…Says hope for impactful investment in infrastructure dim
The Lagos Chamber of Commerce and Industry (LCCI) has said that the key assumptions underpinning the 2020 Nigerian budget are realistic except for the exchange rate assumption of N305 to the dollar.
The Director General, LCCI, Mr. Muda Yusuf who made this observation in a statement in Lagos on Wednesday said that that was one assumption that was difficult to justify, especially at a time when declining revenue had become a major issue both for the government and the citizens.
Yusuf noted that the 2020 budget numbers underscored the need to be more innovative in boosting revenue, reducing leakages and ensuring that revenue generating agencies of government remit what was due to government even as he harped on the need to do things differently if Nigeria must get a different result.
He stated that in view of the critical revenue situation reflected in the budget numbers and previous revenue performance, no effort should be spared to attract private capital for investment in key infrastructures that may be considered bankable adding that this would reduce the financing gaps that currently existed.
He said,” The private sector looks forward to the details of the finance bill proposed by the government in order to ensure appropriate engagement with the legislature before it passage into law. We believe that there should be a window of opportunity for stakeholders to make their inputs into the into the budget consideration process.
“We note that the total budget size is N10.3trillion. The recurrent component is N4.88 trillion, debt service is N2.45 trillion. Together, these two budget items amount to 7.33 trillion, which is 90% total revenue estimates. And from the track record of revenue performance, the percentage may be much higher when related to the actual numbers. All of these indicate that the hope for an impactful investment in infrastructure is dim and would remain so for some time to come.
“This underlines the imperative of appropriate policy choices to attract domestic and foreign private sector capital for infrastructure financing. The government needs to look beyond tax credit in its quest for more complimentary funding sources for infrastructure. We should be looking more in the direction of equity financing. But for this to happen, the policy and regulatory environment must be right.”
The Director General described as heartwarming President Muhammadu Buhari’s proposal to present an Executive Petroleum Industry Bill in a short while stating that “this would hopefully address the key reform expectations in the oil and gas sector.
“The truth is that the sector has not been able to attract desired level investment because of grave policy limitations and the associated uncertainty in the sector. It is important to make the crafting of the new bill an inclusive process, taking into account the perspectives of key stakeholders.”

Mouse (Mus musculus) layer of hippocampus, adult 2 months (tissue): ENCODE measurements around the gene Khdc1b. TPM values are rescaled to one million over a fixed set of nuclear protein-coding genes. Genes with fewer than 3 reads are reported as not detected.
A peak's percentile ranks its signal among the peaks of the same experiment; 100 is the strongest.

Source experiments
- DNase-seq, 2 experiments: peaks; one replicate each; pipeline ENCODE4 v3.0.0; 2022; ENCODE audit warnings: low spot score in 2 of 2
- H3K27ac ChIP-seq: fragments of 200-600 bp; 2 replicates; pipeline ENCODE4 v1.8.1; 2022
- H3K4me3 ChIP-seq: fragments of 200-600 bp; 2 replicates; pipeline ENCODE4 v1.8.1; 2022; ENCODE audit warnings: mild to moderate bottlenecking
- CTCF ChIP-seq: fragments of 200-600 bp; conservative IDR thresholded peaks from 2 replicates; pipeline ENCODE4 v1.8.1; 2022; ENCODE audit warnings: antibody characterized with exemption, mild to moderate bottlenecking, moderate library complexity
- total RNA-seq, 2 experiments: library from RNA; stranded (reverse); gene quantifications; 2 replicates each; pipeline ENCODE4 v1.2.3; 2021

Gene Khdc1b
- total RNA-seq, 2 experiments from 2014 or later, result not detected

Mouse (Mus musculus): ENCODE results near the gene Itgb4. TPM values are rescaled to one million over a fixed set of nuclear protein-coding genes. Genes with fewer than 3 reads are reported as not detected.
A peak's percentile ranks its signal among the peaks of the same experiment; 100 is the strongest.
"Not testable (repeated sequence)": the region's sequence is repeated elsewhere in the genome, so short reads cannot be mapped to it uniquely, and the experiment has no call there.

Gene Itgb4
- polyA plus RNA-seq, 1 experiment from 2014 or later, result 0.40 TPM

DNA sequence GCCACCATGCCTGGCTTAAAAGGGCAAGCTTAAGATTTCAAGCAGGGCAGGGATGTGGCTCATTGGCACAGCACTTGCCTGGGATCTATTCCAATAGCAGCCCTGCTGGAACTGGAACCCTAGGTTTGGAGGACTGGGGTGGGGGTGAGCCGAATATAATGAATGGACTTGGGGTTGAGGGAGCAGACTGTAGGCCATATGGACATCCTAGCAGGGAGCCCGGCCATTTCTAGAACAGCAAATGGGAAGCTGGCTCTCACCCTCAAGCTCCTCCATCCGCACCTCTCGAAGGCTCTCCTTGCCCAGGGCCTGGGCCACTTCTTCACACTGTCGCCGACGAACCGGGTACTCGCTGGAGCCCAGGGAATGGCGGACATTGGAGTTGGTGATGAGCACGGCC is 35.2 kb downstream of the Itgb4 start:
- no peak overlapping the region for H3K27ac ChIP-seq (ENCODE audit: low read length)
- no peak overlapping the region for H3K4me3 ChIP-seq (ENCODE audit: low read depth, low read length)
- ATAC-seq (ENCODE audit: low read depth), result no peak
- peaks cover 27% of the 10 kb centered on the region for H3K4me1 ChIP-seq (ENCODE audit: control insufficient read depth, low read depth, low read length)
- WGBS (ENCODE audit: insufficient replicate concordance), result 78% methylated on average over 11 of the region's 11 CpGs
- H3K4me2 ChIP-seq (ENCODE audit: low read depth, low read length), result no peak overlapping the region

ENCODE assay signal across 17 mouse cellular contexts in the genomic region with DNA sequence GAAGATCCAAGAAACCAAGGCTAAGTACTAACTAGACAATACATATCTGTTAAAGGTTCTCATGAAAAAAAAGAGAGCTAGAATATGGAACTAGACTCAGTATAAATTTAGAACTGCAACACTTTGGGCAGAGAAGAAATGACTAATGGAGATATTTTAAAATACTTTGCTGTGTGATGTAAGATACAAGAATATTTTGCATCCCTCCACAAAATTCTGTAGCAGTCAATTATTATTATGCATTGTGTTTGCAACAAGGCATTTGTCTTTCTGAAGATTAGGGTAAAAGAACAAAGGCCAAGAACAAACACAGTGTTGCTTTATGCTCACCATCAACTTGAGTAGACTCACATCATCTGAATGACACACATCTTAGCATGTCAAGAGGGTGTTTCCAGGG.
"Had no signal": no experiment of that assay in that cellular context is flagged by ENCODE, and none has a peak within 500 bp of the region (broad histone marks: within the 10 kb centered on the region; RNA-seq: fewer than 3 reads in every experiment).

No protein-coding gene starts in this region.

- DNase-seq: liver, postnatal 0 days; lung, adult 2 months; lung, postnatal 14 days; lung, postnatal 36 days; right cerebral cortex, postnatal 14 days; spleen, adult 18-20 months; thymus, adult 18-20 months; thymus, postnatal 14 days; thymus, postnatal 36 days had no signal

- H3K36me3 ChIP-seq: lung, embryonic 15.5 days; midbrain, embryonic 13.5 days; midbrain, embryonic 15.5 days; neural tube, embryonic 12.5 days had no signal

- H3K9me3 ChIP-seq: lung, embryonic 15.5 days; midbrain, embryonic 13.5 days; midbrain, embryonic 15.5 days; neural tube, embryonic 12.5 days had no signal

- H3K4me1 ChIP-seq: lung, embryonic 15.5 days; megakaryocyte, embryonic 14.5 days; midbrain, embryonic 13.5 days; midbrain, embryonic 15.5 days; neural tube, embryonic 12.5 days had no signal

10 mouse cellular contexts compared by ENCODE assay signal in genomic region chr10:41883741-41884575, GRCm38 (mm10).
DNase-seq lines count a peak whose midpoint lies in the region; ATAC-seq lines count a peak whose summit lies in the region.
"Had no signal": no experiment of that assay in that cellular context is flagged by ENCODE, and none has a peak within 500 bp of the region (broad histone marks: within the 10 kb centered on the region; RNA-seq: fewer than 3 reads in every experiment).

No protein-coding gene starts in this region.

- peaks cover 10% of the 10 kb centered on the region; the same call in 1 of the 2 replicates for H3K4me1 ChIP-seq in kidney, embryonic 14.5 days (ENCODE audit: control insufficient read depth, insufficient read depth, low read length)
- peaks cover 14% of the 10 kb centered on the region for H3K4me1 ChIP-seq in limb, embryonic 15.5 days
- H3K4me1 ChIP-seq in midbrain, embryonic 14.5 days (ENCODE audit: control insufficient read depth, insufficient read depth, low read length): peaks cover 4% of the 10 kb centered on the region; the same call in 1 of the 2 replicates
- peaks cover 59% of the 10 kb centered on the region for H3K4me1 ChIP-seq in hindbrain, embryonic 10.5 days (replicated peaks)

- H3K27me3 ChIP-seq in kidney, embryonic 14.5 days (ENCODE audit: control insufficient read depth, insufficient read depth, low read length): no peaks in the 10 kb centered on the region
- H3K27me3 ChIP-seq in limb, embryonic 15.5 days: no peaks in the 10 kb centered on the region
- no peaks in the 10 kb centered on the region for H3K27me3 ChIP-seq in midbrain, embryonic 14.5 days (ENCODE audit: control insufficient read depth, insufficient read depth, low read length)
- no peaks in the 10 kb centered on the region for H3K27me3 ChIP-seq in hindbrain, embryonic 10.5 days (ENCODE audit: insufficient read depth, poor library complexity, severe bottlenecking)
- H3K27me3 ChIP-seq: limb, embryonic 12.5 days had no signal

He however welcomed the decision of government to put in place a framework for government owned enterprises to contribute better to revenue arguing that the introduction of benchmarks within a cost to revenue ratio framework was a move in the right direction.
“We believe the many government owned enterprises can do better in their remittance of surplus to the federation account”, he added.
While positing that debt service commitment and recurrent spending were beginning to crowd out capital expenditure, he contended that this scenario was not in alignment with the aspiration to build infrastructure and a competitive economy stating that debt service of N2.46 trillion was more than the capital budget of N2.14 trillion.
He continued, “We welcome the indication given by the president to ensure the creation of a single window to strengthen trade facilitation process in the country. The provision of the single window has been curiously elusive over the years. We hope that this time, the necessary political will be mustered to ensure that the single window project becomes a reality.
“Related to this is the absence of scanners at the nation’s ports and border posts. It is unfitting that with our stature as the biggest economy on the African continent; we have grossly failed in the use of technology to facilitate our international trade process.
“Meanwhile, we look forward to the details of the Finance Bill referenced by the President in the budget presentation to the National Assembly. It is important to ensure appropriate engagement with stakeholders before the passage of the bill into law. We believe that there should be a window of opportunity for stakeholders in the economy to make their inputs into the budget consideration process.”
Photo: LCCI Director General, Mr. Muda Yusuf.
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